The ‘blanket’ 20mph scheme in York, introduced by the previous Labour administration, is under review by the new Conservative/Lib Dem council.
The move has been condemned by the campaign group 20’s Plenty for Us. Rod King MBE, 20’s Plenty founder, described it as “ill-considered” and says he expects it “to be challenged on several democratic and legal counts”.
According to The (York) Press, councillor Keith Aspden, deputy leader of City of York Council, has asked council officers to look into the legal and cost implications of removing the blanket limit and the signs around the city, which are believed to have cost around £500,000 to £600,000 to introduce.
Councillor Ann Reid, Lib Dem spokesman for transport, told The York Press: “There are areas where 20mph limits are clearly needed, such as outside schools and local shops.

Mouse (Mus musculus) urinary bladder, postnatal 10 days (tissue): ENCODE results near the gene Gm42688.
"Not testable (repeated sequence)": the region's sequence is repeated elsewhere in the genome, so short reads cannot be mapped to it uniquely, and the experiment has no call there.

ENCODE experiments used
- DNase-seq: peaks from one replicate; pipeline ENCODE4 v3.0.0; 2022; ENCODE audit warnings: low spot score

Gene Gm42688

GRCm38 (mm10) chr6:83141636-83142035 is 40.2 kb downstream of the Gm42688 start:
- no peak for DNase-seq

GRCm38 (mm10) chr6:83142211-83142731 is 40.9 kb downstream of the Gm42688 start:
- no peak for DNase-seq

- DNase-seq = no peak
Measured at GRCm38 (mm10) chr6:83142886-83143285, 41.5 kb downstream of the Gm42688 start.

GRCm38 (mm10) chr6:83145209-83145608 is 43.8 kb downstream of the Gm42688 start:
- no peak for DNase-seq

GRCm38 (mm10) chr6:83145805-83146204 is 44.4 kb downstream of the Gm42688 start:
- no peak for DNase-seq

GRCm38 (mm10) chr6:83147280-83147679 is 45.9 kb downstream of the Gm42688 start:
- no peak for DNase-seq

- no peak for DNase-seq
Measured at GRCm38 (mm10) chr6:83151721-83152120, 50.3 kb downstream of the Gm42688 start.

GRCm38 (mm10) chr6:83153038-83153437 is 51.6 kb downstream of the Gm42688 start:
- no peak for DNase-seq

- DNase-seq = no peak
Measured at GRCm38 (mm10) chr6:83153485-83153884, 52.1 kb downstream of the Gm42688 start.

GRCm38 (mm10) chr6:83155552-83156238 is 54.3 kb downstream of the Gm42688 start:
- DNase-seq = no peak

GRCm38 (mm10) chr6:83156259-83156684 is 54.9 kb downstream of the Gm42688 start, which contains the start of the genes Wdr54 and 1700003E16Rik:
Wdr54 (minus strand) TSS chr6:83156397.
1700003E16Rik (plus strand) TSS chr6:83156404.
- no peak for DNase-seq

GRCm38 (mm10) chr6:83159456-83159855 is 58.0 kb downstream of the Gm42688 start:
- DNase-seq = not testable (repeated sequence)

"However, Labour’s blanket 20mph policy was unpopular with local residents, with many strongly objecting to the limits and associated street clutter, especially in areas where there were no speeding problems in the first place."
Councillor Ian Gillies, executive member for transport, said: "Some of the signs are in ridiculous places – on small streets where you couldn’t get up to that speed anyway. It was political dogma that put them there.
"I would take them all down, but it all depends on the cost. Nobody is taking any notice of them anyway, and the police aren’t enforcing them."
Rod King MBE added: “Given the heavy responsibility that would go with any increase in speed limit and endorsement of higher speeds, we do not see it as practical, desirable, legal or deliverable.
“It is a sad reflection on the current York administration that they consider this at all.”